The Best of Times, Worst of Times: Grief & Holidays

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December 10, 2013


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This post is available in: Spanish

In September, Tobi Ash looked at her calendar and faced her first year of holidays without her father, Chaim Grosz, who recently passed away.

Such losses can leave you feeling bereft or bitter. But with good deeds, Ms. Ash honored her father’s memory by donating food and honey (a traditional symbol of happiness for the Jewish New Year) to families in need. What’s more, before Thanksgiving, she donated her nursing skills to care for Ethiopian children.

“Helping is healing, especially when we’re faced with the loss of a loved one during the holidays,” says Reverend Guillermo Escalona, a Board-certified hospital chaplain at Baptist Health.

The chaplain is part of a free program on Wednesday, Dec. 11, about grief and the holidays. (Details below.)  His top tips: Self-care, communications and realistic expectations can help you through the holiday season when you are dealing with major losses. Even without devastating events, holidays are packaged with extra pressure. For celebrants of Chanukah, Christmas, Kwanzaa or New Years, holiday stress can be an equal opportunity health problem.

Fortunately, there are steps you can take to bring light in to the season, Rev. Escalona says.

Know yourself: Everyone has limits, and it’s important to know how much you can do during the holidays. “You are the expert about what you can handle,” Rev. Escalona says. Set realistic expectations. Think twice about hosting the annual holiday dinner for your extended family. Just remember to give yourself permission to say no or to ask for help, Rev. Escalona says.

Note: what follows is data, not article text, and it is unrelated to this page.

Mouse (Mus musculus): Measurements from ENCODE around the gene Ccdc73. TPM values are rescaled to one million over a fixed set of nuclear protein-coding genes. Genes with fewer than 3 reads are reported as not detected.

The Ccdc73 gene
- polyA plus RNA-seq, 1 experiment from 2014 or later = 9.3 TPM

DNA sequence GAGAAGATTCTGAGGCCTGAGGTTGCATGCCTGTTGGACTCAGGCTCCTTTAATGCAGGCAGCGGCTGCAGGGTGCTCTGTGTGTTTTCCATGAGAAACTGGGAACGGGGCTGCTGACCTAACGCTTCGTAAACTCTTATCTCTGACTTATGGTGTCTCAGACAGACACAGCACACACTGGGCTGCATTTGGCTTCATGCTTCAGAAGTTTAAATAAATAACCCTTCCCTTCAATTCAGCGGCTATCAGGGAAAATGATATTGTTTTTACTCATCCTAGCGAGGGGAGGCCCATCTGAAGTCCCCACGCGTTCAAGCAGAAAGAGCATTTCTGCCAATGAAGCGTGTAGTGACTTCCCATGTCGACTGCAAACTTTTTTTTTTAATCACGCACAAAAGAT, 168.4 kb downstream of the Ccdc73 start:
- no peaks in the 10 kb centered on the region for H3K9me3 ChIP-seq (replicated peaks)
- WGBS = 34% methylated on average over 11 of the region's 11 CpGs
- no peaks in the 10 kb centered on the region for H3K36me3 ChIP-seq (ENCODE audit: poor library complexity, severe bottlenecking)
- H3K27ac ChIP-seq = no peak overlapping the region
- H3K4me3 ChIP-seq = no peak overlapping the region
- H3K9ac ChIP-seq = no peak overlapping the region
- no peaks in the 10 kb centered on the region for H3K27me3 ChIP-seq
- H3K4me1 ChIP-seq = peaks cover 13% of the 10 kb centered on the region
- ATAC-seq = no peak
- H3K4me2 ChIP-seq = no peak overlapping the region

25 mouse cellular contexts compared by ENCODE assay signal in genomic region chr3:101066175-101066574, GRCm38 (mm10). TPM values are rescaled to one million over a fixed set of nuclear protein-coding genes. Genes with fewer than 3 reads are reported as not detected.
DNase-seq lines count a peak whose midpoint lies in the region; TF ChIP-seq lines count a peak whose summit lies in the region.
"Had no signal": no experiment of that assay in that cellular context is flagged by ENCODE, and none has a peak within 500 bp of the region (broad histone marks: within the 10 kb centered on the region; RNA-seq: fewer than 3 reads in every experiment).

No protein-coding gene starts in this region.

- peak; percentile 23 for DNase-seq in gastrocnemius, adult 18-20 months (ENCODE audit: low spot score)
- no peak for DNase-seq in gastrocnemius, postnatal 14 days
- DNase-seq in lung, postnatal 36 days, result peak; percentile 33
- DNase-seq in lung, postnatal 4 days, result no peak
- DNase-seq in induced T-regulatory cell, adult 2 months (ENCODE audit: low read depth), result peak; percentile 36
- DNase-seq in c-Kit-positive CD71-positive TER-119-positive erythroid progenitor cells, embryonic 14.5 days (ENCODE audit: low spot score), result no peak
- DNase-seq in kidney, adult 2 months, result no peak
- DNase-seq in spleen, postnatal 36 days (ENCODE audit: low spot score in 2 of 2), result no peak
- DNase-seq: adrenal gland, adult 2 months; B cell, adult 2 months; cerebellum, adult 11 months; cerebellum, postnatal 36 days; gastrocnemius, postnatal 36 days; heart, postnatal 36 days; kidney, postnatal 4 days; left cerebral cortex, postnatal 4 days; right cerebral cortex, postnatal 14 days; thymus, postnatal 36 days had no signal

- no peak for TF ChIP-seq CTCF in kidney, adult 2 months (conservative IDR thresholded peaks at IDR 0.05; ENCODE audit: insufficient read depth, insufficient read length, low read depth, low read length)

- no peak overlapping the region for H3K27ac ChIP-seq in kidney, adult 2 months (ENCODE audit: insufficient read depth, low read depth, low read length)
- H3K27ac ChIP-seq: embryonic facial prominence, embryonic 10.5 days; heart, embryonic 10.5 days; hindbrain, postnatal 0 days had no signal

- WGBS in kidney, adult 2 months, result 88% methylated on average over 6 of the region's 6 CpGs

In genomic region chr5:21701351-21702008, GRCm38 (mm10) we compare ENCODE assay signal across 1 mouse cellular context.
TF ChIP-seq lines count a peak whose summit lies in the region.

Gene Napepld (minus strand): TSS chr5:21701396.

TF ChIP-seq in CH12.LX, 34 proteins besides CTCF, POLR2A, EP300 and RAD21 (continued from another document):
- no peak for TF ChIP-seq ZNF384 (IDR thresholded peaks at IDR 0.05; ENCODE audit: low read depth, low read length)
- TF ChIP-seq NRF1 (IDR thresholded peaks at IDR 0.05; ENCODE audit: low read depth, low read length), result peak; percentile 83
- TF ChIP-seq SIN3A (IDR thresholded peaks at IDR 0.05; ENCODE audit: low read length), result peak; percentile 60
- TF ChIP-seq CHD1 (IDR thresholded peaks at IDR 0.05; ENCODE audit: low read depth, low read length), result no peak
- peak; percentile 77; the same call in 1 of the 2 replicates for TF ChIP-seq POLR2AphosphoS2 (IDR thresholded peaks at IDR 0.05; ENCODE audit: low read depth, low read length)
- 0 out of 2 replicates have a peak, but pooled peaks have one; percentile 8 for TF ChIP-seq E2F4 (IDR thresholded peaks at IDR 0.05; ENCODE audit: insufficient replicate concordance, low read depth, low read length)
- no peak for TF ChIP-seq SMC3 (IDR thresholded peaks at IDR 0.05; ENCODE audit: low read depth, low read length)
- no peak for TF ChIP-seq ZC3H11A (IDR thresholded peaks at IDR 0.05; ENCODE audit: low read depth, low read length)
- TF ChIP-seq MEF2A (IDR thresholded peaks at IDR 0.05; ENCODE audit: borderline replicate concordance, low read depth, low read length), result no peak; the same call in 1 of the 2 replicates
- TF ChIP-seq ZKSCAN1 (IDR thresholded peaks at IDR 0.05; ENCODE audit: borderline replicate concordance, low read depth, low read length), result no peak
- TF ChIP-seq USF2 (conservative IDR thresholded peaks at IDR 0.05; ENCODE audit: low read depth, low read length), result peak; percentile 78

Make a donation: By broadening your focus and perspective, your charitable deeds can give you the gift of extra comfort and peace. Consider sponsoring holiday celebrations for those in need or volunteering at a soup kitchen.

Find new territory: Memories from past holidays can be overwhelming when you are grieving. Consider minor or major changes to celebration plans. Small changes include new times or locations for gift exchanges or the holiday dinner. Major changes may include visiting out-of-town relatives or taking a vacation. “So many sights, sounds and aromas of usual places may be a constant reminder of loss,” Rev. Escalona says.”Make changes in a way that works for you.”

Integrate memories: Some mourners take comfort in familiarity, and the holidays can be an opportunity to showcase seasonal music, food and activities that the loved one enjoyed.

Communicate: Friends and family may be confused about what to say or do for you during your time of loss. Help them out by expressing how much space, time and conversation you need. Let your friends and loved ones know how they can help you best.

“There’s no right or wrong way of handling the holidays during a period of grief,” Rev. Escalona says.

And finally, don’t be afraid to have fun during the season. “Laughter and joy are not disrespectful. Joy can be healing,” Rev. Escalona says. “We can still enjoy the season with memories and different activities that make the loved one present. In a very real sense, that love never ends.”

Just ask Tobi Ash. Her acts of kindness in her father’s memory provide her with extra light on holidays and every day.

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Rev. Guillermo Escalona is featured in a free Baptist Health program, Holidays Are Tough: Coping With the Loss of Loved Ones, Dec. 11, 7 p.m., at Baptist Medical Plaza at Westchester. Reservations are required. Email Programs@BaptistHealth.net or call 786-596-3812.

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